Because of its large size, Dallas' use of the council-manager system is unique. Most cities in the United States with populations over one million use a "strong mayor" system, in which the mayor - instead of a city manager - serves as the city's chief executive. Dallas came close to switching to a strong mayor system in 2005, when a proposal made its way onto the ballot of the May 7, 2005, city elections that would have simultaneously removed the office of the city manager and dramatically increased mayoral power and authority. Sixty-two percent of Dallas voters, however, disapproved of the proposal. As a result, the city retained its council-manger system.[2]


The mayor presides over city council meetings and official city ceremonies.[3] Mike Rawlings is the current Mayor of Dallas.[4] Rawlings served as CEO of Tracy-Locke, an advertising agency and Pizza Hut.[5]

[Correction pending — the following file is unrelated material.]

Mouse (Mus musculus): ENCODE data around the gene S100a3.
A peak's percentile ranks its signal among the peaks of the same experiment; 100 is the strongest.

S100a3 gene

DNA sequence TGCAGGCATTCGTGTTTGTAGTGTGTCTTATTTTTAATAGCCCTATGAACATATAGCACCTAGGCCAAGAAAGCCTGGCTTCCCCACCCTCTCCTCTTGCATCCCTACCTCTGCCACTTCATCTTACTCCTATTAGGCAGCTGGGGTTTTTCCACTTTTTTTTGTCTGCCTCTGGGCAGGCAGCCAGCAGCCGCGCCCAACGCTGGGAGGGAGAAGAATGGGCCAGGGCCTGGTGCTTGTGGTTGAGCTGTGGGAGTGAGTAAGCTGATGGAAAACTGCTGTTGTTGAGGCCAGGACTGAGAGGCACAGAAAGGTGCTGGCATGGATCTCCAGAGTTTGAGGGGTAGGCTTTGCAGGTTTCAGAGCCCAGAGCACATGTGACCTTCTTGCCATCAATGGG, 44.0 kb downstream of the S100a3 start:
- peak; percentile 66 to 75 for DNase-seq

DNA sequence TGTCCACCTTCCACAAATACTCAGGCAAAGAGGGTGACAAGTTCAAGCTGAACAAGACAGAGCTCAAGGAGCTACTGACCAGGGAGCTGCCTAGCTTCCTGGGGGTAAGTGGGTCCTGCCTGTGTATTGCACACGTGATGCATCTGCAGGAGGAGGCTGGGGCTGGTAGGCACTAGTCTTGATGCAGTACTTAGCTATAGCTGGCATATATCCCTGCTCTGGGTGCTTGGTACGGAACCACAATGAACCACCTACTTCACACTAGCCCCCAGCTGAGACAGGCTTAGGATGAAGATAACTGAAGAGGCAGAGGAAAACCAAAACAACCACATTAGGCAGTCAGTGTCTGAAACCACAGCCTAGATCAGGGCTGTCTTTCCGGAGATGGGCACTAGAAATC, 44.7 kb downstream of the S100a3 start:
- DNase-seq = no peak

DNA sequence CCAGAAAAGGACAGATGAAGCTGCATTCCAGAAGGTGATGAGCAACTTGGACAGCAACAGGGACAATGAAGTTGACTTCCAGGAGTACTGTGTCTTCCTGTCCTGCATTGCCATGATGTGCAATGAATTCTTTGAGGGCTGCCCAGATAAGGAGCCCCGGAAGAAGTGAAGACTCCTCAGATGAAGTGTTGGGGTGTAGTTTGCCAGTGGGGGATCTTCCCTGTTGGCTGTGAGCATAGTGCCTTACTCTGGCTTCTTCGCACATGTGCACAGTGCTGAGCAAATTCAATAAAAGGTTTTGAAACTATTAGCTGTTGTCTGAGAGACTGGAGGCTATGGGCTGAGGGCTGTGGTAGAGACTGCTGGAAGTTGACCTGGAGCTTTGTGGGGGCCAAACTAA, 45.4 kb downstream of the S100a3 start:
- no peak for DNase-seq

City Council

The Dallas City Council is the city's primary legislative body. It is responsible for approving and adopting the city budget, levying taxes and making or amending city laws, policies and ordinances.[3]


The city council consists of fifteen members including the mayor. While the mayor is elected at-large, the other fourteen members are elected by the city's fourteen districts.[6]

A full list of city council members can be found here


The Dallas City Council features features nine standing committees, which focus on individual policy and legislative issues. Generally, the drafting of city legislation begins with the committees.[7]

For a list of Dallas' committees and committee members, see here.



See also: Dallas, Texas municipal elections, 2015

The city of Dallas, Texas will hold elections for mayor and city council on May 9, 2015. A runoff, if necessary, will take place on June 13, 2015. The filing deadline for candidates wishing to run in this election is not yet announced. All 14 city council seats are up for election.[8]